From Wimbledon To Harper’s Bazaar, Serena Williams Is The Total Package

Serena Williams opens up in a personal essay and continues her inspirational legacy.

Serena Williams is moving on to the Wimbledon semifinals for the 12th time. The mother, wife, social rights activist, fashionista, cultural icon, booming brand and GOAT tennis player defeated fellow American Alison Riske 6-4, 4-6, 6-3, this morning.  

Coming off of an explosive and captivating Harper’s Bazaar photo shoot and interview, the multi-talented game-changer transformed from model to Wimbledon master with ease and effectiveness, dropping a set to her younger opponent, but pulling out the win in convincing fashion. 

As her tennis dominance subsides a bit and young guns begin to close the gap, her standing as the epitome of Black girl strength, beauty, diversity, and impact continue to grow. 

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Serena helped redirect the route to becoming elite in the racially-exclusive sport of tennis. For the past 20 years, the road to tennis supremacy has run through Compton, California and not some affluent country club.

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In her first person essay in Harper’s Bazaar, Serena doesn’t hold back, discussing everything from her voice, the person who truly influenced her decision to pick up a racket again and, most impressively, who she needed to apologize to the most for her actions at last year’s US Open- Naomi Osaka.

“Hey, Naomi! It’s Serena Williams. As I said on the court, I am so proud of you and I am truly sorry. I thought I was doing the right thing in sticking up for myself. But I had no idea the media would pit us against each other. I would love the chance to live that moment over again. I am, was, and will always be happy for you and supportive of you. I would never, ever want the light to shine away from another female, specifically another black female athlete. I can’t wait for your future, and believe me I will always be watching as a big fan! I wish you only success today and in the future. Once again, I am so proud of you. All my love and your fan, Serena.”

Serena has historically fought stereotypes,  empowered women and changed outdated beliefs in sports and society through fashion. From her controversial French Open catsuit and the social firestorm that followed to her independent clothing collection, featuring bold and inspired dresses, tops, bottoms and denim for women.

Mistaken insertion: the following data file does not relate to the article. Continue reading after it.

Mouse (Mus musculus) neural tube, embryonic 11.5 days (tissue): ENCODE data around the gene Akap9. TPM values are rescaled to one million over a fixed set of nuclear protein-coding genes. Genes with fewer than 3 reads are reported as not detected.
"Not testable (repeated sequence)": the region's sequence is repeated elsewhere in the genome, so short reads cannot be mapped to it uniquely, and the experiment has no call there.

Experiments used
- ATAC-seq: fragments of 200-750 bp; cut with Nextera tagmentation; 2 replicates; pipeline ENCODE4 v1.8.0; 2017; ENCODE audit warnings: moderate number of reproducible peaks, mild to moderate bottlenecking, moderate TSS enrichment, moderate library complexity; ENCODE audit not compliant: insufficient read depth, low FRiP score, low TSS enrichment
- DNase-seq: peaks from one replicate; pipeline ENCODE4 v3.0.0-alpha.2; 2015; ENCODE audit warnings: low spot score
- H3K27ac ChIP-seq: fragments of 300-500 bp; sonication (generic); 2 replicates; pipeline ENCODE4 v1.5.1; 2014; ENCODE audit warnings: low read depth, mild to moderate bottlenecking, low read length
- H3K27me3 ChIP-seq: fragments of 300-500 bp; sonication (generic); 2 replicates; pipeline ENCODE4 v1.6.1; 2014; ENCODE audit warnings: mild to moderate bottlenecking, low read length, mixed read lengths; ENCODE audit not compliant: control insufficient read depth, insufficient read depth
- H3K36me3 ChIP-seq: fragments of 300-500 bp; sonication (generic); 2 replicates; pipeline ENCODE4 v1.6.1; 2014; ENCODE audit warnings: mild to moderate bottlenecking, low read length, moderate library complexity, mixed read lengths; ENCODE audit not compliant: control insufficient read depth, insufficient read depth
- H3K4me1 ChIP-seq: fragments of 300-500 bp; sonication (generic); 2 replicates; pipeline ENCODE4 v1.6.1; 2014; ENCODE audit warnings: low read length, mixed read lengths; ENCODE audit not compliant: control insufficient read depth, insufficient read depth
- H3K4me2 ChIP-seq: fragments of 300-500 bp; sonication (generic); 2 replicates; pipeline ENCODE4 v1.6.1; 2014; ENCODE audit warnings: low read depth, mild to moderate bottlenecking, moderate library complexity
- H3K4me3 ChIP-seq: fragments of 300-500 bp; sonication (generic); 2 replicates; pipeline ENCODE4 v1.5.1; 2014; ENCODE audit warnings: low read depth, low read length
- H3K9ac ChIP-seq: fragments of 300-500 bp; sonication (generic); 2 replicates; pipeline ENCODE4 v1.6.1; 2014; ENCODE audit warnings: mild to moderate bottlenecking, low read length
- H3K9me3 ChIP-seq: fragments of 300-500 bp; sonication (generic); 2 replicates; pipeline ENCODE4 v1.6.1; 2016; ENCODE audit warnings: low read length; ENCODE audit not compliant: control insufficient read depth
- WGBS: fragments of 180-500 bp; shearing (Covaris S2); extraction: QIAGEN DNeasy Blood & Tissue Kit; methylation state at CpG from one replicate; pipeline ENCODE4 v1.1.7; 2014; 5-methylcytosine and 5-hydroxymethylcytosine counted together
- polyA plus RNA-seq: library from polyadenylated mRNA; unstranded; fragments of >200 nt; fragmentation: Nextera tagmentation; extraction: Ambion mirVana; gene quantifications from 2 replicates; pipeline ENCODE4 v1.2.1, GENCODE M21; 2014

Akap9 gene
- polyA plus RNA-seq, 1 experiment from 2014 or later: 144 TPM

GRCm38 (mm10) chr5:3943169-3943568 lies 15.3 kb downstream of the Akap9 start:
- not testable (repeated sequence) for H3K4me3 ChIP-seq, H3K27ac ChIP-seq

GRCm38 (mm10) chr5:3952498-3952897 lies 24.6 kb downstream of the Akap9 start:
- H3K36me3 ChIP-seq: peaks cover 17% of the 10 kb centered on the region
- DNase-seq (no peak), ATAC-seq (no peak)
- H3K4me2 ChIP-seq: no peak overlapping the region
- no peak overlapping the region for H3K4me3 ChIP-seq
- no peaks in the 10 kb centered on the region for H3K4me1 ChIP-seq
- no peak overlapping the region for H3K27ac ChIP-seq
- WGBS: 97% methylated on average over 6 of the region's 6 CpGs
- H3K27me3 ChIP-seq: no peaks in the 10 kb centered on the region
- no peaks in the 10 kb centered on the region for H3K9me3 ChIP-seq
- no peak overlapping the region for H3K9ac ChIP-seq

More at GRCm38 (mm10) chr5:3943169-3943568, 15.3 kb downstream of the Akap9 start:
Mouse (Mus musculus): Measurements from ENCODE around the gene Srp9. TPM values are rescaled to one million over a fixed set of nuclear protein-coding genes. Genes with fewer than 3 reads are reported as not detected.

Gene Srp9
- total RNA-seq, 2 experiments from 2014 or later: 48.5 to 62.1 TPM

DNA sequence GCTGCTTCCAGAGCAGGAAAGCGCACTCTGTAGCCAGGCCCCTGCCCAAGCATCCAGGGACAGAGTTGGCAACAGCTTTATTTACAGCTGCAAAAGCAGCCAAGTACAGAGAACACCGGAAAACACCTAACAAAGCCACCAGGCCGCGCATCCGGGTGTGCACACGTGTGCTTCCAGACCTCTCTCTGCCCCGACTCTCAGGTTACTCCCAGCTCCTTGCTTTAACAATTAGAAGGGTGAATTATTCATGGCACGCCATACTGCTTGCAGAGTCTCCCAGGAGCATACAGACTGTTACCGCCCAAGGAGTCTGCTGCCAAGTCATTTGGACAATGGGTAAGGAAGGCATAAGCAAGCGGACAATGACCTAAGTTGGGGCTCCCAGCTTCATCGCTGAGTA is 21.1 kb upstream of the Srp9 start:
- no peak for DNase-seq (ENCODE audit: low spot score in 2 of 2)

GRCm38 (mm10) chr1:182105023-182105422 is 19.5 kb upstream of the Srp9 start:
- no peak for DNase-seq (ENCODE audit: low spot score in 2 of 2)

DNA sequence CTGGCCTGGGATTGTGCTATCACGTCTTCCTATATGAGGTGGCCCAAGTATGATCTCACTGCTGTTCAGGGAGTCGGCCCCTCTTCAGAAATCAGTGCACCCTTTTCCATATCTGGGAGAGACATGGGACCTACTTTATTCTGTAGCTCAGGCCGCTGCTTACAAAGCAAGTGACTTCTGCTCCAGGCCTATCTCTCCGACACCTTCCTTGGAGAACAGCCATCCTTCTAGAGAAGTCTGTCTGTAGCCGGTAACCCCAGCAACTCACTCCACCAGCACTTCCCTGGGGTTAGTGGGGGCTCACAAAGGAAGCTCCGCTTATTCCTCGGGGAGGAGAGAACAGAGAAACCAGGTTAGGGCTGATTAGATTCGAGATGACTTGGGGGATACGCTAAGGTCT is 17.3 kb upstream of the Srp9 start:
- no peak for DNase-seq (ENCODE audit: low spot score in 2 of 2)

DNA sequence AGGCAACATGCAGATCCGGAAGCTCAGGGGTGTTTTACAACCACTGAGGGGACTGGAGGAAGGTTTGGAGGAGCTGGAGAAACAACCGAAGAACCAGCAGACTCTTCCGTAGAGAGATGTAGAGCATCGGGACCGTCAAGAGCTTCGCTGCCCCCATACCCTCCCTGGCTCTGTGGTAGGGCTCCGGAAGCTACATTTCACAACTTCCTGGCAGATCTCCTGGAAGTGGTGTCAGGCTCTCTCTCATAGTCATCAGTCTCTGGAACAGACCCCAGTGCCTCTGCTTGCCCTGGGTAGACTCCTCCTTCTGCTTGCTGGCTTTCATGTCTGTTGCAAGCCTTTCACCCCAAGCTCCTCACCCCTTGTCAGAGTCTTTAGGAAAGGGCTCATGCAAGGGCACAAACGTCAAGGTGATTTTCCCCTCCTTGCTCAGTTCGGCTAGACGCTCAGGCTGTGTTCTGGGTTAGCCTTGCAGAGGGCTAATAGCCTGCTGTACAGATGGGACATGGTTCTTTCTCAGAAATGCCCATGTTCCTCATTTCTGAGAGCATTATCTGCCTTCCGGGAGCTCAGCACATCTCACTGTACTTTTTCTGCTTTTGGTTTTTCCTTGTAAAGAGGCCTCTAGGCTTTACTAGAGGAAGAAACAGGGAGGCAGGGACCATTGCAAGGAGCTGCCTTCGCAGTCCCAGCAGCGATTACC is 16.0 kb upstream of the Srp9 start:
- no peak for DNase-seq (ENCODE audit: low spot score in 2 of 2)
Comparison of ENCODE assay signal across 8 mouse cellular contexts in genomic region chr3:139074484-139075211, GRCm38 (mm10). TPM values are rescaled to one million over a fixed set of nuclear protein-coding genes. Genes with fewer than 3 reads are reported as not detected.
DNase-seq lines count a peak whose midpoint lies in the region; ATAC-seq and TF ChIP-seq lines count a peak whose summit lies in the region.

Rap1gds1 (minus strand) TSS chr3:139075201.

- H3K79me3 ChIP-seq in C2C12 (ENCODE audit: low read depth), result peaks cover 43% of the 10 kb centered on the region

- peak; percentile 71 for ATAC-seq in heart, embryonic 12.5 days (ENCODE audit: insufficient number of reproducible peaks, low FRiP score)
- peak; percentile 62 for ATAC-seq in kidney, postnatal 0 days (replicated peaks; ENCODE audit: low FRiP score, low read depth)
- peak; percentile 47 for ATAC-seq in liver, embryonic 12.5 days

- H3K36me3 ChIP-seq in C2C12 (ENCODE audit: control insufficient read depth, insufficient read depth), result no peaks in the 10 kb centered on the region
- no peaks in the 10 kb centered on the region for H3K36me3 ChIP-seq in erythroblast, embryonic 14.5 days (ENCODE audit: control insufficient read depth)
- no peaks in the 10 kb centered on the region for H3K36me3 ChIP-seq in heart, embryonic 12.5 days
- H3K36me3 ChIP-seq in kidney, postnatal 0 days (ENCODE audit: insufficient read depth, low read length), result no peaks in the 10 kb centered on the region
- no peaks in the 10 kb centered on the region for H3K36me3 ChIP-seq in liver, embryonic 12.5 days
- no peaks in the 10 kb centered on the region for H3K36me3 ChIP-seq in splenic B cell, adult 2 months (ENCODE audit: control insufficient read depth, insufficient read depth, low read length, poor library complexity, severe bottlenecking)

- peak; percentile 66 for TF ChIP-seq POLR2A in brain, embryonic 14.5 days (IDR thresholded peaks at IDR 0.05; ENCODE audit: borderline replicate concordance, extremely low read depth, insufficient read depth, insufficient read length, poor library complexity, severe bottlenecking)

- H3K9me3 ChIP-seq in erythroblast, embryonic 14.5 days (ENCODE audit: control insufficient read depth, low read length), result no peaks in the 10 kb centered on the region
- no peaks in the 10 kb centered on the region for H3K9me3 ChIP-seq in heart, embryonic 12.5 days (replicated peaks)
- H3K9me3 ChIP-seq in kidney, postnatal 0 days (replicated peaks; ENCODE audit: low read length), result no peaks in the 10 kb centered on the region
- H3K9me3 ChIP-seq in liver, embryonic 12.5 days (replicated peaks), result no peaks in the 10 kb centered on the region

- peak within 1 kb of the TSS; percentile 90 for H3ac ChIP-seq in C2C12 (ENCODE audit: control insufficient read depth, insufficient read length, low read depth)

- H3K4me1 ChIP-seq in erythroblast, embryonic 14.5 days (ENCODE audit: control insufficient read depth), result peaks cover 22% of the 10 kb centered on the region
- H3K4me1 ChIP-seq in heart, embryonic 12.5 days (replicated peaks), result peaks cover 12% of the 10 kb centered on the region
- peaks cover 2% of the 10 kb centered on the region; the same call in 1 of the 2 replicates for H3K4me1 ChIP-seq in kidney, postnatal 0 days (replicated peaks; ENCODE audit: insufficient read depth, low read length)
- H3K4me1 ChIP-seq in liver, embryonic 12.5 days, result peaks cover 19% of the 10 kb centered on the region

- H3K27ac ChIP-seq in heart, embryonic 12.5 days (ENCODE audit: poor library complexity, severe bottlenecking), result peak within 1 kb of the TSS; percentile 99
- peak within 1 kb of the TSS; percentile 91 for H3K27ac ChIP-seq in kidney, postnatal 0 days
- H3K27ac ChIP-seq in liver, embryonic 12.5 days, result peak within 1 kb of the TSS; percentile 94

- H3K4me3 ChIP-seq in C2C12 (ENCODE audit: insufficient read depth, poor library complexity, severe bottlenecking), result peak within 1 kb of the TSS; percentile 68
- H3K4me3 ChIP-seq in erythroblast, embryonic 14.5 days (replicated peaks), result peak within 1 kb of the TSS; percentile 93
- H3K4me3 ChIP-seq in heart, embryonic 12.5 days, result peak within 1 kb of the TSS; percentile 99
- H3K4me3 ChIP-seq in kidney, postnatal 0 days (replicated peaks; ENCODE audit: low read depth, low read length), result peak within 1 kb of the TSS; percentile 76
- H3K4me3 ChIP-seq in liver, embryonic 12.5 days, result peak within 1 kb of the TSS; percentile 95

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Serena reflects on controversies in her past and her overall legacy off the court in the essay, but her current order of operations is winning her eighth Wimbledon and finally tying Margaret Court’s record 24 career majors.

As Serena battles injuries and juggles all of these major life changes —  from the birth of daughter Olympia to her near-death experience in the delivery room — the 37-year-old icon has only completed two tournaments in 2019.  

But the positive news is that she’s advanced to the Wimbledon semifinals where she has an almost unbeatable 10-1 record in her last 11 appearances. 

Winning doesn’t come as easy to Serena anymore and there’s a line of young Black tennis hopefuls who once idolized her and are now hoping to take her crown. There’s Sloane Stephens, Madison Keys, Naomi Osaka and 15-year-old Coco Gauff, who defeated Venus Williams in the tournament before bowing out in the last 16 against Simona Halep

With all of the fresh talent creeping up, it’s remarkable that Serena is still advancing to semifinals of major tournaments. Royalty is earned not given, however, and Serena has the heart of a champion, so she isn’t going to relinquish the crown without a fight. 

She’s even going for another Wimbledon mixed doubles crown with Andy Murray.

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“The wonderful thing about Serena Williams is even when she’s not playing her best tennis she has the will to win,” said tennis legend Chris Evert. “And somehow she geeks out of these matches and that says a lot about her.”

It does, but when it comes to Serena it seems as if we can never say enough about the depth of her impact on society and the magnitude of the inspiration she provides for so many people around the world.

JR Gamble joined The Shadow League in 2012. The General Manager of Content & Social Media is in his 25th year of covering sports and culture professionally. He has covered a wide variety of major sports and entertainment topics across different mediums, including radio, newspapers, magazines and national TV. His passion is baseball, the culturing of baseball and preserving and documenting the historically-impactful accomplishments and contributions of African-Americans in baseball.